Data Analysis

Due to the nonrandom assignment of patients to each cohort, exact matching was performed to minimize potential confounding effects and selection bias. Exact 1:1 matching allows examination of outcomes across comparable groups of patients to compare differences by procedure setting. Accordingly, each outpatient was matched with one rapid recovery in-patient. Matching covariates were selected based on measures that were significantly different (P<.05) in unmatched analysis and included age group, sex, census region, primary payor, CCI group, coronary artery disease, congestive heart failure, chronic obstructive pulmonary disease, diabetes, hypertension, sleep apnea, diagnosis of overweight or obesity, and history of smoking. In addition, patients were matched by procedure year.

Descriptive analyses were conducted for all study measures outlined above. Statistical significance testing was performed using the chi-square test for comparison of categorical variables and the Wilcoxon–Mann-Whitney test for comparison of continuous variables in unmatched analyses. In matched analyses, significance testing was performed using the McNemar test for categorical variables and the Wilcoxon–Mann-Whitney test for continuous variables.

Sample selection and the creation of analytic variables was performed using the Instant Health Data (IHD) platform (Boston Health Economics, Boston, Massachusetts). Statistical analyses were conducted using R version 3.2.1 software (R Foundation for Statistical Computing, Vienna, Austria) and SAS version 9.4 (SAS Institute Inc, Cary, North Carolina) software.

Results

Patient Demographics and Clinical History

Prior to matching, 969 patients were available for analysis in the outpatient cohort and 8101 patients were available in the rapid recovery inpatient cohort. After matching, 863 patients were assigned to each cohort for analysis.

Before matching, mean patient age was significantly lower in the outpatient cohort vs the rapid recovery inpatient cohort (57.2 vs 60.9 years, respectively), with a greater proportion of females in the outpatient cohort vs the rapid recovery inpatient cohort (56.4% vs 51%, respectively; P=.002) (Table A, available in the online version of this article).

Patient demographics and clinical characteristicsPatient demographics and clinical characteristicsPatient demographics and clinical characteristicsPatient demographics and clinical characteristics

Table A.

Patient demographics and clinical characteristics

The most common preoperative co-morbid diagnoses were hypertension (44.6% vs 60.6%), obesity (19.7% vs 25.6%), and diabetes without complications (11% vs 16.3%), all of which were significantly less prevalent in the outpatient cohort vs the rapid recovery inpatient cohort (all P<.001; Table B, available in the online version of this article). Following exact matching, all prior significantly different baseline demographic and clinical characteristics for both cohorts were well-balanced (all P>.05; Table A). In both matched cohorts, median age was 58 years, 56.8% were females, and 89.1% of patients had a CCI score of zero.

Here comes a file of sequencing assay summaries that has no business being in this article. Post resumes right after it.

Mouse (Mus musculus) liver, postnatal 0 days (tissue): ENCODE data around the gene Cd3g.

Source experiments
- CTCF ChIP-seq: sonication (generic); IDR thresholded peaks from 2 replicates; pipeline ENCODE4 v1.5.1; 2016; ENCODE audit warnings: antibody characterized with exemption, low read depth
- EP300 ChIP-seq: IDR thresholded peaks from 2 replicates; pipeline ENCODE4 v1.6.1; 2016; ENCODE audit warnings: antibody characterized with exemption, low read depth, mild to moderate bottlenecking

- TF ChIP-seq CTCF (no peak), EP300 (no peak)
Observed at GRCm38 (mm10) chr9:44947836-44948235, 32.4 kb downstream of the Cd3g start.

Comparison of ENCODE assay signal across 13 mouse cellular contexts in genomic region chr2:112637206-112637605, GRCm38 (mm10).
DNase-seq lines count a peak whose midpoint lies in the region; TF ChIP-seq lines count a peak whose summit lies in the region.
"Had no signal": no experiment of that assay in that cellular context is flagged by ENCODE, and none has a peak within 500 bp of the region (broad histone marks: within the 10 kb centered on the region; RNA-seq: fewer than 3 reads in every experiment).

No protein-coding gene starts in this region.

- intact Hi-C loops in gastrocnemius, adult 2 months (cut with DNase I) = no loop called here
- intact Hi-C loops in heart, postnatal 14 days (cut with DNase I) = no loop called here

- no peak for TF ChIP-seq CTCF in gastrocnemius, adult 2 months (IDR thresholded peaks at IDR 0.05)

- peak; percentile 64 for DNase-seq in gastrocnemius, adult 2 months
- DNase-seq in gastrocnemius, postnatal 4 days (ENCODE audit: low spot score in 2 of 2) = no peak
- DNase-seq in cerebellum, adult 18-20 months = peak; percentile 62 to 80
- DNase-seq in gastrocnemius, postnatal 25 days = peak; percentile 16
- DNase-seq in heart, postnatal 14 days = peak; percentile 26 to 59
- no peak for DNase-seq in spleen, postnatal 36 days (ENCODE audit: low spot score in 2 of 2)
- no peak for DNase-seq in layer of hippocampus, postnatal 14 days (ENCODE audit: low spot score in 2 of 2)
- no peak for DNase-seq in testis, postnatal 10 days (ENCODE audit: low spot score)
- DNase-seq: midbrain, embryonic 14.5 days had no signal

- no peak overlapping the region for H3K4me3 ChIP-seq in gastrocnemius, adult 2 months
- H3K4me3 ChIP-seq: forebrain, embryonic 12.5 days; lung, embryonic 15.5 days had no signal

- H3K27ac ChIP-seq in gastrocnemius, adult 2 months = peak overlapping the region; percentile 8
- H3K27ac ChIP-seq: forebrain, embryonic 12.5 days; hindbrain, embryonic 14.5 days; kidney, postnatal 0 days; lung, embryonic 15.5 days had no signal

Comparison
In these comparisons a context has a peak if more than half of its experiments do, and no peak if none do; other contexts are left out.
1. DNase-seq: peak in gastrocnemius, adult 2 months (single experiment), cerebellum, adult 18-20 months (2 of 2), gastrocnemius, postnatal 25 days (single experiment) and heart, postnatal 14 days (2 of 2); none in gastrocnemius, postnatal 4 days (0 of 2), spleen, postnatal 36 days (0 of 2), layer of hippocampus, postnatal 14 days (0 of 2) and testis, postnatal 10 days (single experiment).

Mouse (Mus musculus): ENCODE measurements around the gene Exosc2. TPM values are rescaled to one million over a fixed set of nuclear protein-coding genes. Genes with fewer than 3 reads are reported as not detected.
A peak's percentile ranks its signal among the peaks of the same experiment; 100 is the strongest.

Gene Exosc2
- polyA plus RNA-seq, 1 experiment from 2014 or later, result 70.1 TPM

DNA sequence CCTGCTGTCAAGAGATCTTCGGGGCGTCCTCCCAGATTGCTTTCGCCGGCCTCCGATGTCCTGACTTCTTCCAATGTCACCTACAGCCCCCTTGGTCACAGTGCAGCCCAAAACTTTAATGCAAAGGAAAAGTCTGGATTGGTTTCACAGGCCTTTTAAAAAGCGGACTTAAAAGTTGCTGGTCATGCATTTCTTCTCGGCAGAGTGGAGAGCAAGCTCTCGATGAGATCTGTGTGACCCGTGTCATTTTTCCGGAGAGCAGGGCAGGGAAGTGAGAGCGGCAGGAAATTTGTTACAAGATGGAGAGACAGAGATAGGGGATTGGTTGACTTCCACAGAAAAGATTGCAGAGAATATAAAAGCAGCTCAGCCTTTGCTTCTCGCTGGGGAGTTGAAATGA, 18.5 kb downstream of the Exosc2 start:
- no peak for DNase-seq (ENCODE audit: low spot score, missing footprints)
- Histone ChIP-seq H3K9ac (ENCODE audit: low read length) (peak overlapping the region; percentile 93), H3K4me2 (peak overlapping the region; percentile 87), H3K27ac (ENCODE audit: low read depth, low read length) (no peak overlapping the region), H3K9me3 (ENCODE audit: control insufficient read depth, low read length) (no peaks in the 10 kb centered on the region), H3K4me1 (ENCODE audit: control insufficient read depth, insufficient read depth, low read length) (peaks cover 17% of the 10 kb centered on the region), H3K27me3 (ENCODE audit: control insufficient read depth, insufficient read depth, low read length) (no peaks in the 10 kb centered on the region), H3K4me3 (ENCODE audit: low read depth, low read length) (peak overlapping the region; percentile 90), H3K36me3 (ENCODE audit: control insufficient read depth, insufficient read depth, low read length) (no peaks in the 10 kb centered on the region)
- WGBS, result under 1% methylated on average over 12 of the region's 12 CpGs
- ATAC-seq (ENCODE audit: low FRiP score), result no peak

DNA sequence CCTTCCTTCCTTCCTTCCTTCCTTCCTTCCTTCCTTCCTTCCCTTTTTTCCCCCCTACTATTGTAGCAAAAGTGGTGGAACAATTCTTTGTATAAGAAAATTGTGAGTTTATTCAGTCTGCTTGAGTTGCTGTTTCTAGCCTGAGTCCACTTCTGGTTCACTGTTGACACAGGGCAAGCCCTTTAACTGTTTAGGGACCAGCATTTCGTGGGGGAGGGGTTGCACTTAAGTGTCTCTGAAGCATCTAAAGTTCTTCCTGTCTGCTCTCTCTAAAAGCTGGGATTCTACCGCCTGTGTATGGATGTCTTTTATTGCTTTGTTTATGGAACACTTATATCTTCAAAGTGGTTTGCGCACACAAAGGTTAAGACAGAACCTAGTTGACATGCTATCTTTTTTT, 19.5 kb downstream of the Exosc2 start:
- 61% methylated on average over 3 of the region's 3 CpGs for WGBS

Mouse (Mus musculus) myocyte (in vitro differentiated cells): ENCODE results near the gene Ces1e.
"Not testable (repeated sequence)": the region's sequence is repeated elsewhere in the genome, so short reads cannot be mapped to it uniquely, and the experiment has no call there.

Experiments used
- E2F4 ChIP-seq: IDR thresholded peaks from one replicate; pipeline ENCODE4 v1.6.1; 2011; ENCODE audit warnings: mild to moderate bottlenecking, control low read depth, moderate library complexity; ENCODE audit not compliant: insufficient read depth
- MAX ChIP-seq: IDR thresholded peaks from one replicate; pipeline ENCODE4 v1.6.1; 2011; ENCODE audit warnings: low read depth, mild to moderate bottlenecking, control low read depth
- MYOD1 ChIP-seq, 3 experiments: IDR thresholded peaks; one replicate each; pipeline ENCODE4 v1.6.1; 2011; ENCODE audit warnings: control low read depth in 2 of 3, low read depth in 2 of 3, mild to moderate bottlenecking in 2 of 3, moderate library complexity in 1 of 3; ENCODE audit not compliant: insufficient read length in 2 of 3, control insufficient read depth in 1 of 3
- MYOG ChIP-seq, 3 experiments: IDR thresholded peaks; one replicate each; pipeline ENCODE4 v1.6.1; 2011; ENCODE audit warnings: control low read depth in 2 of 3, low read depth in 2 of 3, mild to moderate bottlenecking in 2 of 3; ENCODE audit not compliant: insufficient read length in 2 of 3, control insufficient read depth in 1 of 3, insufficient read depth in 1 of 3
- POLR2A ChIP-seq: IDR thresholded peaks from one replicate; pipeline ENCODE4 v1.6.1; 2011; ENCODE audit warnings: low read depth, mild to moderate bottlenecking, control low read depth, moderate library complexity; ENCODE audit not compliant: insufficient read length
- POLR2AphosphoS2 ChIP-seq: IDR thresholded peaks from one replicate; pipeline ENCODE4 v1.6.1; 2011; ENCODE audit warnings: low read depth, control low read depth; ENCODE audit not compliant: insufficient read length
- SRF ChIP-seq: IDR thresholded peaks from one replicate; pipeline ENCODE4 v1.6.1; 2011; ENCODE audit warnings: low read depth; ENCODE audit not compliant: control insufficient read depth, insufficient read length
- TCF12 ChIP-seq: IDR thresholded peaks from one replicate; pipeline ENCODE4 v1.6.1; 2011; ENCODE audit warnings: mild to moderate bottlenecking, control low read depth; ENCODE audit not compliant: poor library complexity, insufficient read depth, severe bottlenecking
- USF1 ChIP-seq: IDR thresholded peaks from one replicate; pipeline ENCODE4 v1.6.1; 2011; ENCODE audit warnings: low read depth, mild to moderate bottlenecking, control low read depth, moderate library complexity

Co-Occurring comorbidities among unmatched outpatients

Table B.

Co-Occurring comorbidities among unmatched outpatients

Complications and Discharge Destination

In matched analysis, the incidence of minor complications was significantly lower for outpatients compared with rapid recovery inpatients (2.8% vs 5.8%, respectively; P=.002); the incidence of major complications was statistically equivalent (5.2% vs 6.7%; P=.173) (Table C, available in the online version of this article). Use of opiate pain medication was significantly lower in the outpatient cohort compared with the inpatient cohort (80.4% vs 90.7%, respectively; P<.001); this characteristic also was observed in the unmatched analysis. Almost all of the rapid recovery inpatients were discharged home under self-care (99.3%) compared with outpatients (94.6%), and the remaining 0.7% and 5.4%, respectively, were discharged home under care. Consistent with the unmatched analysis, use of physical therapy was statistically equivalent across both cohorts, with 86.2% of outpatients and 85.3% of rapid recovery patients having at least one kind of physical therapy during follow-up (P=.586).

Hospitalization characteristics and incidence of complications from day of admission through 90-day post-discharge follow-up periodHospitalization characteristics and incidence of complications from day of admission through 90-day post-discharge follow-up periodHospitalization characteristics and incidence of complications from day of admission through 90-day post-discharge follow-up period

Table C.

Hospitalization characteristics and incidence of complications from day of admission through 90-day post-discharge follow-up period

Readmissions